Because children are not inherently righteous, they need the blessing of Baptism so that they are forgiven, covered with the very righteousness of Christ, and be saved.
This is God’s will. As we heard in Mark, Jesus said, “Let the children come to me; do not hinder them, for to such belongs the kingdom of God” (Mark 10:13-16). Jesus wants children drawn to Himself—He wants children to be directed toward Him—He wants children with Him in Paradise. And so, we bring our children to Jesus in Holy Baptism, that they may be added to God’s family and given the gift of eternal life. And as baptized children, we continue to bring them to Jesus so that the little lambs may hear Jesus, receive His love and forgiveness, and grow in their devotion toward Him. There is no greater or more important task for Christian parents than to teach their children the Christian faith.
Peter, guided by the Holy Spirit, taught the Christian faith on Pentecost, as we heard in Acts 2. He preached Jesus, who was crucified and risen. When the crowd heard Peter’s Pentecost sermon, they were cut to the heart and asked the Apostles, “What shall we do?” Peter replied, “Repent and be baptized every one of you in the name of Jesus Christ for the forgiveness of your sins, and you will receive the gift of the Holy Spirit. For the promise is for you and for your children and for all who are far off, everyone whom the Lord our God calls to Himself” (Acts 2:37-39). Here, Peter points out a consistent Biblical theme concerning Baptism—Baptism grants the forgiveness of sins earned by Jesus on the cross. To quote Peter again, “Be baptized for the forgiveness of sins.”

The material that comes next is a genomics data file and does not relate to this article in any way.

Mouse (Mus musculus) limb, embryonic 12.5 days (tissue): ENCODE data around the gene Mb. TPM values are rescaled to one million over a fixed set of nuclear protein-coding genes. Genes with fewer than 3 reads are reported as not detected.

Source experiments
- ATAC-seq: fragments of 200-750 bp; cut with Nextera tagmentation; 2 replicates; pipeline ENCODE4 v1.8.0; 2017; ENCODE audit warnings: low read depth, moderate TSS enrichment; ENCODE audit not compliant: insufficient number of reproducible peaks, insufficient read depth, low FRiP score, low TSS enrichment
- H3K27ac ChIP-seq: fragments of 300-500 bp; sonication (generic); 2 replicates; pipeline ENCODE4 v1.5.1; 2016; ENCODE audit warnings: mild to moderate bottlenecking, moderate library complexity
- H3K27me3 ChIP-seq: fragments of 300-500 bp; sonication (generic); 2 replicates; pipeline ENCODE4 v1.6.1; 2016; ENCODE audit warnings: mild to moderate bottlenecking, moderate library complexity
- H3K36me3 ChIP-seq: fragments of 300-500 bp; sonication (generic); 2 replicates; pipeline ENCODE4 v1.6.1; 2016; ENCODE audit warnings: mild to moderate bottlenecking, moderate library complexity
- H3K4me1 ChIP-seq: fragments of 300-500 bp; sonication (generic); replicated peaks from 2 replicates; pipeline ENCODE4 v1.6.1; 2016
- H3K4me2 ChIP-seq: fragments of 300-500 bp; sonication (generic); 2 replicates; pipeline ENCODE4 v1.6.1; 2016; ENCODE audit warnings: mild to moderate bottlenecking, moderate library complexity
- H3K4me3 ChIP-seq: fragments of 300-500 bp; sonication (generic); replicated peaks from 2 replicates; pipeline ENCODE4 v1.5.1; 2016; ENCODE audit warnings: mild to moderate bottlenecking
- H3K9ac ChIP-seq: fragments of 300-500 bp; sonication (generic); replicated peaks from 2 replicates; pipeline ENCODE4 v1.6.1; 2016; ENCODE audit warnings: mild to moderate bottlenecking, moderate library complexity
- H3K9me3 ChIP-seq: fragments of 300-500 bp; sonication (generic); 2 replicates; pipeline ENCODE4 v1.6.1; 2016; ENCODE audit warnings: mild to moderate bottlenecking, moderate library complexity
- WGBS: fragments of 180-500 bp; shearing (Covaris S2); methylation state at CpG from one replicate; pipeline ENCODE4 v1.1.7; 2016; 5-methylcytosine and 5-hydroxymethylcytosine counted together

Then notice what Peter says next. He says who this promise of forgiveness through Baptism is for. He explains that the promise is for you, your children, and all who are far off. Peter, guided by the Holy Spirit on Pentecost Sunday, said that this promise is for our children! Yes, even children may receive the blessings of God in Baptism! In fact, the book of Acts reports that entire households were baptized. Most likely, this included young children.